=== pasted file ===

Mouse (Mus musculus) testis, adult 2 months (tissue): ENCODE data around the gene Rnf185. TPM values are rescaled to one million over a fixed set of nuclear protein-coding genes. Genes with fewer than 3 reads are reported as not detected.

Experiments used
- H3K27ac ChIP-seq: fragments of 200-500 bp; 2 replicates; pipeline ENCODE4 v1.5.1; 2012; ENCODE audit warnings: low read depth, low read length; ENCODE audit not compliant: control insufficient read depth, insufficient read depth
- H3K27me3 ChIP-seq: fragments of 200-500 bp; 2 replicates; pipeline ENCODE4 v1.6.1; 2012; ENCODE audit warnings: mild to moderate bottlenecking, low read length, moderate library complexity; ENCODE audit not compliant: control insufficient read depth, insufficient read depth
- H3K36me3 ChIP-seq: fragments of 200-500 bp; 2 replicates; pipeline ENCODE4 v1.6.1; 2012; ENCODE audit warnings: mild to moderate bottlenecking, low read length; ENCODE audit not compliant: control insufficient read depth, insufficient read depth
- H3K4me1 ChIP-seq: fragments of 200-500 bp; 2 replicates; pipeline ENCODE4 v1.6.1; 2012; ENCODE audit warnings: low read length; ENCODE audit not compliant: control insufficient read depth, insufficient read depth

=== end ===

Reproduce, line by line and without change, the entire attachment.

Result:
Mouse (Mus musculus) testis, adult 2 months (tissue): ENCODE data around the gene Rnf185. TPM values are rescaled to one million over a fixed set of nuclear protein-coding genes. Genes with fewer than 3 reads are reported as not detected.

Experiments used
- H3K27ac ChIP-seq: fragments of 200-500 bp; 2 replicates; pipeline ENCODE4 v1.5.1; 2012; ENCODE audit warnings: low read depth, low read length; ENCODE audit not compliant: control insufficient read depth, insufficient read depth
- H3K27me3 ChIP-seq: fragments of 200-500 bp; 2 replicates; pipeline ENCODE4 v1.6.1; 2012; ENCODE audit warnings: mild to moderate bottlenecking, low read length, moderate library complexity; ENCODE audit not compliant: control insufficient read depth, insufficient read depth
- H3K36me3 ChIP-seq: fragments of 200-500 bp; 2 replicates; pipeline ENCODE4 v1.6.1; 2012; ENCODE audit warnings: mild to moderate bottlenecking, low read length; ENCODE audit not compliant: control insufficient read depth, insufficient read depth
- H3K4me1 ChIP-seq: fragments of 200-500 bp; 2 replicates; pipeline ENCODE4 v1.6.1; 2012; ENCODE audit warnings: low read length; ENCODE audit not compliant: control insufficient read depth, insufficient read depth